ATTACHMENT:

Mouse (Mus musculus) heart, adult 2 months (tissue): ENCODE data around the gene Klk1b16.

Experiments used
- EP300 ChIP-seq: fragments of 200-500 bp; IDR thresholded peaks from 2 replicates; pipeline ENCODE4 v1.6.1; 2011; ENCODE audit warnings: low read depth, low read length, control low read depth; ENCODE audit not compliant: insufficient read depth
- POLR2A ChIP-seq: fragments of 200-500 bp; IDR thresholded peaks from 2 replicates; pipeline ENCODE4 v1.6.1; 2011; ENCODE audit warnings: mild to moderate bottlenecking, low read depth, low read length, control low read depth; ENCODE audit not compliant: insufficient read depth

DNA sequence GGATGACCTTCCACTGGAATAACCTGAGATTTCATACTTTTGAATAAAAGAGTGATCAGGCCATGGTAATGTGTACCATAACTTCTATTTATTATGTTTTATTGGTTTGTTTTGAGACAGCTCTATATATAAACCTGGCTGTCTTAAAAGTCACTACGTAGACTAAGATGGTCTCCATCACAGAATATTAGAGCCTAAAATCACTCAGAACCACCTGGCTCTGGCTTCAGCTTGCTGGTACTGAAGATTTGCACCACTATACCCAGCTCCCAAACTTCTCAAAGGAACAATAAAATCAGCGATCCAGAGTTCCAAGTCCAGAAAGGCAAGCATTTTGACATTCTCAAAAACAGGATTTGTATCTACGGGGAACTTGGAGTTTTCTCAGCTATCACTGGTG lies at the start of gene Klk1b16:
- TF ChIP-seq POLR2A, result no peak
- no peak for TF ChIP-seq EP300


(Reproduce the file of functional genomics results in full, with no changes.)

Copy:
Mouse (Mus musculus) heart, adult 2 months (tissue): ENCODE data around the gene Klk1b16.

Experiments used
- EP300 ChIP-seq: fragments of 200-500 bp; IDR thresholded peaks from 2 replicates; pipeline ENCODE4 v1.6.1; 2011; ENCODE audit warnings: low read depth, low read length, control low read depth; ENCODE audit not compliant: insufficient read depth
- POLR2A ChIP-seq: fragments of 200-500 bp; IDR thresholded peaks from 2 replicates; pipeline ENCODE4 v1.6.1; 2011; ENCODE audit warnings: mild to moderate bottlenecking, low read depth, low read length, control low read depth; ENCODE audit not compliant: insufficient read depth

DNA sequence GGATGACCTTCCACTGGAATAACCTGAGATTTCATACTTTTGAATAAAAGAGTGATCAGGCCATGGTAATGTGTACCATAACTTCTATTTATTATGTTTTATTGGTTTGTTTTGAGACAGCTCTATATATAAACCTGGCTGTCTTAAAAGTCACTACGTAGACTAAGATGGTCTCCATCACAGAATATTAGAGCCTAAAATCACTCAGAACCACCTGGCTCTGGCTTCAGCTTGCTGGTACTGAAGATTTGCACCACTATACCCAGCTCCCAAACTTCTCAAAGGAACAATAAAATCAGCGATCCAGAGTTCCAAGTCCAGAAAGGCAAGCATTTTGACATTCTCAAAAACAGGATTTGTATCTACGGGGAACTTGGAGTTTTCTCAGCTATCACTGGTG lies at the start of gene Klk1b16:
- TF ChIP-seq POLR2A, result no peak
- no peak for TF ChIP-seq EP300